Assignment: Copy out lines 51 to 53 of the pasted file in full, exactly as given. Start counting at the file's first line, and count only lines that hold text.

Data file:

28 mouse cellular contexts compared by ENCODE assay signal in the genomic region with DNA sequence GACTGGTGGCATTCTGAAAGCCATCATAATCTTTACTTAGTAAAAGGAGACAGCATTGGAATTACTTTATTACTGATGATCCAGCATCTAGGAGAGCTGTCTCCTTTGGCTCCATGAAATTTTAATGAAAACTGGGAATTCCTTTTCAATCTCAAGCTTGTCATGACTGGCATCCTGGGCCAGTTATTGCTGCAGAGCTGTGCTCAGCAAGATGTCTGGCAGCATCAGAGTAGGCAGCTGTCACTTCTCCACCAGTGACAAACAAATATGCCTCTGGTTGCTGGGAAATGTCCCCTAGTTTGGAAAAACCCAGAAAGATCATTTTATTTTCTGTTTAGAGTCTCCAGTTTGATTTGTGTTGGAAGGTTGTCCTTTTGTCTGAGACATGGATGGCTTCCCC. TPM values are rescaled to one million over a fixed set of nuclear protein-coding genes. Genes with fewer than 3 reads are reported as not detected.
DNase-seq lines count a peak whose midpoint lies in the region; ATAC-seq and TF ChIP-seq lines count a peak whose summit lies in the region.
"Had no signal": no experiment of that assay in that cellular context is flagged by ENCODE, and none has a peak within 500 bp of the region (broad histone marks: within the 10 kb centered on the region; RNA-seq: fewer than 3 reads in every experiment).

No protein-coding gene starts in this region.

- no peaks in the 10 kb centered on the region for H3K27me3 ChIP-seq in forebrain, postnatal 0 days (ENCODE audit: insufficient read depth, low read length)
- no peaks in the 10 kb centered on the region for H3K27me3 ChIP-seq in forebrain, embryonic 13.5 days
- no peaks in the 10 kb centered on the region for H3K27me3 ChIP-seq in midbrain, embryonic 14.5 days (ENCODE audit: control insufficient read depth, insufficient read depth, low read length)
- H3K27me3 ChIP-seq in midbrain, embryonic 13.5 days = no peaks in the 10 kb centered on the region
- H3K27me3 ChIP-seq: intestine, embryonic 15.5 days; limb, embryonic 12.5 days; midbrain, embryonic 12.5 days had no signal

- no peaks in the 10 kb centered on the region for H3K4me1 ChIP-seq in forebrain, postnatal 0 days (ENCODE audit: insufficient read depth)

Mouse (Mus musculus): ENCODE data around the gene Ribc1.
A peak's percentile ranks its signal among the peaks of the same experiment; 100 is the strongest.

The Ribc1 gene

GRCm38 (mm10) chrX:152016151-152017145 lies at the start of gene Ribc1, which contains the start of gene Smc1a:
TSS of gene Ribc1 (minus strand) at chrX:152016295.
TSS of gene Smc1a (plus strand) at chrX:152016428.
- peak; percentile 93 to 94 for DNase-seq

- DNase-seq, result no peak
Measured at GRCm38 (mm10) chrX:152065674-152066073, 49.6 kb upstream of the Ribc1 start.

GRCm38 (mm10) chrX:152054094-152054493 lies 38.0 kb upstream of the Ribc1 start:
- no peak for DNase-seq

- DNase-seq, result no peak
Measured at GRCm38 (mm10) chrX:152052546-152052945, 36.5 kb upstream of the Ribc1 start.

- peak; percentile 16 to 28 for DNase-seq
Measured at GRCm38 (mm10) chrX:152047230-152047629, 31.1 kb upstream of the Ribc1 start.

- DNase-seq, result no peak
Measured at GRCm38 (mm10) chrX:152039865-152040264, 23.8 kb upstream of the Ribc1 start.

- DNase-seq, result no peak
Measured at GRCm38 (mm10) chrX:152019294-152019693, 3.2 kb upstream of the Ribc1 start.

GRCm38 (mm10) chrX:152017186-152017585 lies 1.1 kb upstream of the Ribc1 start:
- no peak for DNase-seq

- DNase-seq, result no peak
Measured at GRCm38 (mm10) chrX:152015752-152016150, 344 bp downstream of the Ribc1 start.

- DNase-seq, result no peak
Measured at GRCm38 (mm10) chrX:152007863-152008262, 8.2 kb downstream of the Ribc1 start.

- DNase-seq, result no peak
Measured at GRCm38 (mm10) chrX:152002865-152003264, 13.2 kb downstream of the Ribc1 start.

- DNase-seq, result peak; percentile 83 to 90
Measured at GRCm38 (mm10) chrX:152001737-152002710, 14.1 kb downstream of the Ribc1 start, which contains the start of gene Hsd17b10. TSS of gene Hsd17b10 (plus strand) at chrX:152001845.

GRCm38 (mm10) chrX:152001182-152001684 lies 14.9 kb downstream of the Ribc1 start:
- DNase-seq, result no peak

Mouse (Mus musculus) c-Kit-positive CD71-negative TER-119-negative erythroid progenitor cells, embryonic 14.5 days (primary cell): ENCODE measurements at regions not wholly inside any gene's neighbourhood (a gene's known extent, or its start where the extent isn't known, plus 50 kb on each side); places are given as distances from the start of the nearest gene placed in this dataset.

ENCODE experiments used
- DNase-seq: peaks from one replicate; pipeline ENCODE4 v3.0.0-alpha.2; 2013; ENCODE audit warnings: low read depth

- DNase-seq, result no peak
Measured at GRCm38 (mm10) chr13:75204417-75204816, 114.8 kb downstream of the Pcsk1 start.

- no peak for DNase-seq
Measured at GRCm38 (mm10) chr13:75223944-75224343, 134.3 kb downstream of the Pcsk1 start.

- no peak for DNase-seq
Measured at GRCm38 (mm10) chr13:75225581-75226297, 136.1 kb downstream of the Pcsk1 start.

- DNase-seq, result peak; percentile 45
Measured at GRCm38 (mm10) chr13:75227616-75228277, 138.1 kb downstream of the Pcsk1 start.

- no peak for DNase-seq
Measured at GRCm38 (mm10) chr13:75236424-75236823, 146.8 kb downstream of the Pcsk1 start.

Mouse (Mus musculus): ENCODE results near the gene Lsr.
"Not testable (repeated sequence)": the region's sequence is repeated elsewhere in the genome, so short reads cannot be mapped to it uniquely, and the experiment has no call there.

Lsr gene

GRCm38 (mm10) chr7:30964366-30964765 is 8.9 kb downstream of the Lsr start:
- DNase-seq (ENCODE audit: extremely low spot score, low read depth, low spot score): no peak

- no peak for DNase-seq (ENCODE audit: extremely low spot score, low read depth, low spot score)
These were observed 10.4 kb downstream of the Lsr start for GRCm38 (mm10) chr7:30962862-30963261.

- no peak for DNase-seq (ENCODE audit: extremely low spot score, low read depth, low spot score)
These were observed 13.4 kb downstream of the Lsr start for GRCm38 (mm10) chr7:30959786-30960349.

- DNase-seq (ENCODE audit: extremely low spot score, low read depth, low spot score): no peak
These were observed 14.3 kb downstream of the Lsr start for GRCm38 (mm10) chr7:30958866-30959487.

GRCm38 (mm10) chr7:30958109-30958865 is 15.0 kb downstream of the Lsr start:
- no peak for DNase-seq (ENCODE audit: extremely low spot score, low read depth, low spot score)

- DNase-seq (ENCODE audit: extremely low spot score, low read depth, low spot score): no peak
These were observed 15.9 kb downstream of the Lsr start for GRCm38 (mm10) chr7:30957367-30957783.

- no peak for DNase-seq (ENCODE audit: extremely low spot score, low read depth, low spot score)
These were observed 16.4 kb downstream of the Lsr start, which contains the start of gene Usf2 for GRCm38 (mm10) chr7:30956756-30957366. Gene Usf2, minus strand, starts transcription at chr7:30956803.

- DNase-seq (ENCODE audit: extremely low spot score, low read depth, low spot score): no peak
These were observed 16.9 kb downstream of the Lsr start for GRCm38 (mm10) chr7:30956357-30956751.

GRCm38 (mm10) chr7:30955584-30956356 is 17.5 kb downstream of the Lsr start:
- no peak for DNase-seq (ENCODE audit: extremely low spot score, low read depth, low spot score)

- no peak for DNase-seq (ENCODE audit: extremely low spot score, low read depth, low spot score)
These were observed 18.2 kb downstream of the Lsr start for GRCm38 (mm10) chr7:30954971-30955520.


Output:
- DNase-seq, result peak; percentile 45
Measured at GRCm38 (mm10) chr13:75227616-75228277, 138.1 kb downstream of the Pcsk1 start.

- no peak for DNase-seq